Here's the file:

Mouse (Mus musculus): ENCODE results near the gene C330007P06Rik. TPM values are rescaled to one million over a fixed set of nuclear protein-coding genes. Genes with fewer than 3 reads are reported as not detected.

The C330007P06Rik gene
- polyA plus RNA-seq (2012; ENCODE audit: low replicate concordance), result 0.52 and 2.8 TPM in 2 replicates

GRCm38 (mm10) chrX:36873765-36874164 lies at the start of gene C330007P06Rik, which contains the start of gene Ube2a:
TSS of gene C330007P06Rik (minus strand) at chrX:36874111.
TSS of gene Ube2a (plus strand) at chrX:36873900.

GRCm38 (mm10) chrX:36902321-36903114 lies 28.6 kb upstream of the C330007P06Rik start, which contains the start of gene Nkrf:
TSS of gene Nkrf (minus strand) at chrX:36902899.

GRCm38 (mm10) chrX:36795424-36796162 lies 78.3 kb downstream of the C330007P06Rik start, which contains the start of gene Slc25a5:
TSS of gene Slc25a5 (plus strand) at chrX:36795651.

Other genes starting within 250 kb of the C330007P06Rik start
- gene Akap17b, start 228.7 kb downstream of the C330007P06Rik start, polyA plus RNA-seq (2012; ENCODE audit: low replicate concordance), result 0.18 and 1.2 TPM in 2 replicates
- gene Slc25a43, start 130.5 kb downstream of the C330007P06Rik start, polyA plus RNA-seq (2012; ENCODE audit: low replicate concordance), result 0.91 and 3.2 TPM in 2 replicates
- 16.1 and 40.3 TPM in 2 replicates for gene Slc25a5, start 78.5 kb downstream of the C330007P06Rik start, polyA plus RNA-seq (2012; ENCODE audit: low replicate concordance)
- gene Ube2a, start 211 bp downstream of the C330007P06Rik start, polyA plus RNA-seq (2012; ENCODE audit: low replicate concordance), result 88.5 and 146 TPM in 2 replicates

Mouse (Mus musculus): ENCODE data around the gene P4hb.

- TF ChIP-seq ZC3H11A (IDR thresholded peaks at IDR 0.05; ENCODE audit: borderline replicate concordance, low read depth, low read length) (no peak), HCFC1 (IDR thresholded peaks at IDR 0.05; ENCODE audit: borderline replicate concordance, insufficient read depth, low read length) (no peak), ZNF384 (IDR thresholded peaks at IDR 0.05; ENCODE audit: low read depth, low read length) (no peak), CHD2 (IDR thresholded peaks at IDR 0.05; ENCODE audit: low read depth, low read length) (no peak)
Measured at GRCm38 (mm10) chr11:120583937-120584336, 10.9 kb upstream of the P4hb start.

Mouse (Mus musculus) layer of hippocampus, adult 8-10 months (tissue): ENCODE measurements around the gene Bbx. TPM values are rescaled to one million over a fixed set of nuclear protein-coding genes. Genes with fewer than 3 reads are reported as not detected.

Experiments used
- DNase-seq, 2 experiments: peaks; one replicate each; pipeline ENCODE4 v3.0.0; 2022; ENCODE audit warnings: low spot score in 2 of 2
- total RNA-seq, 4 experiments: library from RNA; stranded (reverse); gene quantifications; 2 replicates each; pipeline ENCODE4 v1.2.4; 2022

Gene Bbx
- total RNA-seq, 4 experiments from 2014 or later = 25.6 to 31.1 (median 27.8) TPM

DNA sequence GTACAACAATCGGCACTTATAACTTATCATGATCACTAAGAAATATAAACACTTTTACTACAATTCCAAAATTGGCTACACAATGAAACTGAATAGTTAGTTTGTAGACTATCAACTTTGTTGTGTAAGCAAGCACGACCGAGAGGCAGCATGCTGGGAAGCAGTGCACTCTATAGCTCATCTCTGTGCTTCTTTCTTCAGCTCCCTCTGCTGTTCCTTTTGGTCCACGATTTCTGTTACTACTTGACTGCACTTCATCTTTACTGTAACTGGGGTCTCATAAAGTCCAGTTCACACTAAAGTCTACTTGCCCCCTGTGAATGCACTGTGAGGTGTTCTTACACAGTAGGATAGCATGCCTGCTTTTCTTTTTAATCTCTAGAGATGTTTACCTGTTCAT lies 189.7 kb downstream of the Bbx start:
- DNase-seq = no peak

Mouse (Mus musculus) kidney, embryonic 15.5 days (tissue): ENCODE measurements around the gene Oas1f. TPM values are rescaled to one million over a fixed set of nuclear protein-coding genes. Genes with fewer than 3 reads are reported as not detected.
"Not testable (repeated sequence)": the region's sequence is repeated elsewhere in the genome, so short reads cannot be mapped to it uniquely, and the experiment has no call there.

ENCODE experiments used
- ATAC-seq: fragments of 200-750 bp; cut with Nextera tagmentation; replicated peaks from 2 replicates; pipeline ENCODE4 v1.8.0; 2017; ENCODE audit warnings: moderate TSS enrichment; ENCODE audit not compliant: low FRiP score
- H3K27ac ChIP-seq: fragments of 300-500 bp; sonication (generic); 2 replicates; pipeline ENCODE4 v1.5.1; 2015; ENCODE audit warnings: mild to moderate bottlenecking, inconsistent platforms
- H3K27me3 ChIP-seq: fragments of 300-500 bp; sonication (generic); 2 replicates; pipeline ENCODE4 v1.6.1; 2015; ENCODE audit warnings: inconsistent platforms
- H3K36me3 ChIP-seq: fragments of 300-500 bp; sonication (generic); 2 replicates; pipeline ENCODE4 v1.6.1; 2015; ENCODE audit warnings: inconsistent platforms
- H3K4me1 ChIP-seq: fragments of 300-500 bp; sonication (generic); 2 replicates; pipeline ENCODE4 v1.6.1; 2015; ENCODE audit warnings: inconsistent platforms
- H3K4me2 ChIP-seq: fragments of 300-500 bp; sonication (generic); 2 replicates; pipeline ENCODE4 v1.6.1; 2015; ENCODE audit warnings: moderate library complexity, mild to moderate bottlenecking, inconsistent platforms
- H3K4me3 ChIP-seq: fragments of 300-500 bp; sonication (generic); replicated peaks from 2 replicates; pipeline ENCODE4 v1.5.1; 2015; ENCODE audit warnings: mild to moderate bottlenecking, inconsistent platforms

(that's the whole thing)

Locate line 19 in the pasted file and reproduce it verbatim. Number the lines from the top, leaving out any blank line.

Mouse (Mus musculus) layer of hippocampus, adult 8-10 months (tissue): ENCODE measurements around the gene Bbx. TPM values are rescaled to one million over a fixed set of nuclear protein-coding genes. Genes with fewer than 3 reads are reported as not detected.